To have credible and violence free election without the security agencies is to be imagining the impossible .To this end, the Nigeria Police, the Directorate of State Security, the Nigerian Security and Civil Defence Corps and all the relevant security agencies should begin now to train and equip their men towards the election. They should show patriotism and avoid partiality to any party or politician, shun corruption and protect the citizens from harassment by parties or politicians. Security agencies should be making arrangements to deploy security personnel to communities and polling centres across the country few days before the election to prepare grounds for an orderly and peaceful conduct of elections. The idea of waiting until the Election Day has proven dangerous as cases abound of how unscrupulous elements perfect plans for violence and election riggings days ahead of the election. Such elements move guns and fake materials around. Security personnel should be moved days before the election to forestall such an ugly occurrence.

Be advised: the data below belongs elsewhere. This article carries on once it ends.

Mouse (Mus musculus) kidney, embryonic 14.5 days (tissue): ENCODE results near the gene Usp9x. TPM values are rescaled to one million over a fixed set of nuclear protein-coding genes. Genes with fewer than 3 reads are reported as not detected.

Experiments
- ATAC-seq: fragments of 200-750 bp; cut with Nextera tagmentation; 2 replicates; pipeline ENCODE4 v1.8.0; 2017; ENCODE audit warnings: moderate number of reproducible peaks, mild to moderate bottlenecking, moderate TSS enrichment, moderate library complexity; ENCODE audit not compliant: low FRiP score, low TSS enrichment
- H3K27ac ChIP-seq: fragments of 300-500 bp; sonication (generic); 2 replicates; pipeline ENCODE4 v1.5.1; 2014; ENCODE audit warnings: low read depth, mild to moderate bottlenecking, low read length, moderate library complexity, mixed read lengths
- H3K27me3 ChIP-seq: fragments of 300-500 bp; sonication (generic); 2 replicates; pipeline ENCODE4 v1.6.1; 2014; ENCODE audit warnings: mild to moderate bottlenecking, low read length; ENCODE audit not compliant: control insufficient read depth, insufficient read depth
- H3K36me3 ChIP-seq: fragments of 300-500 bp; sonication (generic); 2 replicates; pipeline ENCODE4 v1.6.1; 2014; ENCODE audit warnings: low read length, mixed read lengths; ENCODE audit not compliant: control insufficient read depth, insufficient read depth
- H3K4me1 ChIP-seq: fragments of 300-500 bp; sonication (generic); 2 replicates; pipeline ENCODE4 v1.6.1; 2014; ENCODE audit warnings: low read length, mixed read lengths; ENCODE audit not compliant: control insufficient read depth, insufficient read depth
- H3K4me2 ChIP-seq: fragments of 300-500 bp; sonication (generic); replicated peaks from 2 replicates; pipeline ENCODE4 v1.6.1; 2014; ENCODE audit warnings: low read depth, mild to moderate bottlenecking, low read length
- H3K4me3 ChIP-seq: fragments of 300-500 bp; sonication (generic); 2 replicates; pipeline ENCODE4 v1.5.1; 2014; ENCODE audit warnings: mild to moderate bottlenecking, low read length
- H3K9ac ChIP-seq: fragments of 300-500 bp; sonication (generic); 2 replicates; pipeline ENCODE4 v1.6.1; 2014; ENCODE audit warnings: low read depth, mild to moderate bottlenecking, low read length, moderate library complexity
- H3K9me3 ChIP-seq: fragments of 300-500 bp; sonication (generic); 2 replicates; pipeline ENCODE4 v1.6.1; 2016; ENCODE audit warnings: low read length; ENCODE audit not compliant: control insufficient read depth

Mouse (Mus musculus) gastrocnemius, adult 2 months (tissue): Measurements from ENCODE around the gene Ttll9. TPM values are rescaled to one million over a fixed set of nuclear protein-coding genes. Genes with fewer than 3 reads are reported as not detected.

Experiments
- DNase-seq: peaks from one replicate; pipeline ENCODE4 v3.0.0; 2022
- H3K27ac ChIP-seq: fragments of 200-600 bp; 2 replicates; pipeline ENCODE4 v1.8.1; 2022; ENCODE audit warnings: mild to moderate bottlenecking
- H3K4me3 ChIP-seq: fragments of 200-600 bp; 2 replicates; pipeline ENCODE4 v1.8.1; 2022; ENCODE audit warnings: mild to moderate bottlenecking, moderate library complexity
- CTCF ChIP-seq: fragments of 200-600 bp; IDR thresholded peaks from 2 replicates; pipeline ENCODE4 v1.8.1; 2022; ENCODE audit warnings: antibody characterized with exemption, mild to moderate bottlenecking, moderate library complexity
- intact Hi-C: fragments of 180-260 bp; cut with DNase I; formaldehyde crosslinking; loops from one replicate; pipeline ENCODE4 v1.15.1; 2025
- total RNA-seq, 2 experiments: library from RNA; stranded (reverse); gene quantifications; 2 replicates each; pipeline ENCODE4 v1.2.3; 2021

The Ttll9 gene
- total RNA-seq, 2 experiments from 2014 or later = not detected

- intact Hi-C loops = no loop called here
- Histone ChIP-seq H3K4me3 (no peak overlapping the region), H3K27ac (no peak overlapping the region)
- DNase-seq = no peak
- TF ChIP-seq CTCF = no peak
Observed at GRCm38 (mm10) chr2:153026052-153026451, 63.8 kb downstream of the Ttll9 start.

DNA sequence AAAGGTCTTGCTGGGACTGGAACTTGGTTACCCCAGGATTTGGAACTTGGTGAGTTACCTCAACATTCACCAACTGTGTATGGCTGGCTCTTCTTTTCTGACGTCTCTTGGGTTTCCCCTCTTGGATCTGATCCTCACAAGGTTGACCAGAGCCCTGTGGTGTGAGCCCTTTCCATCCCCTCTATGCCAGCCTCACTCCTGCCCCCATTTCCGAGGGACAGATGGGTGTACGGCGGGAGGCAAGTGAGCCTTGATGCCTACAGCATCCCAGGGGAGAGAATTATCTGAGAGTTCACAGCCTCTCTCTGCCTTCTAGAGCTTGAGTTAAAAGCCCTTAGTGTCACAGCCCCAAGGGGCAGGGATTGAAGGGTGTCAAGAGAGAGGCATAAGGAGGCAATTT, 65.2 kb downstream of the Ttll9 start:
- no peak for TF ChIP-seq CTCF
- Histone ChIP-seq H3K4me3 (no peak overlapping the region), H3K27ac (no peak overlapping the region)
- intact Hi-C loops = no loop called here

The electorate, of course, also have a big role to play. Nigeria has come to such a bad pass that we need in this country credible leadership to tackle the myriad of our challenges headlong and move our country forward. But can credible leaders be elected without credible elections? No. The Nigerian electorate owe a duty to their conscience and to this nation to cast their votes only for those political parties and aspirants who have the competence, sense of service, selflessness and patriotism needed for the overall transformation of this country. Voters should not engage in vote-selling through collection of cash or material things from political parties or politicians to vote persons without vision and sense of service, unless we want this country to remain in the current condition.

  If all the stakeholders in the forthcoming General Election would agree to play by the rules, stick to the above stated responsibilities, rules and regulations and eschew violence, then Nigerians’ dream of free and fair elections next month, as well as its quest for a functional Nigeria, would be possible.

• Chijioke lives in Abakaliki

 



You may also like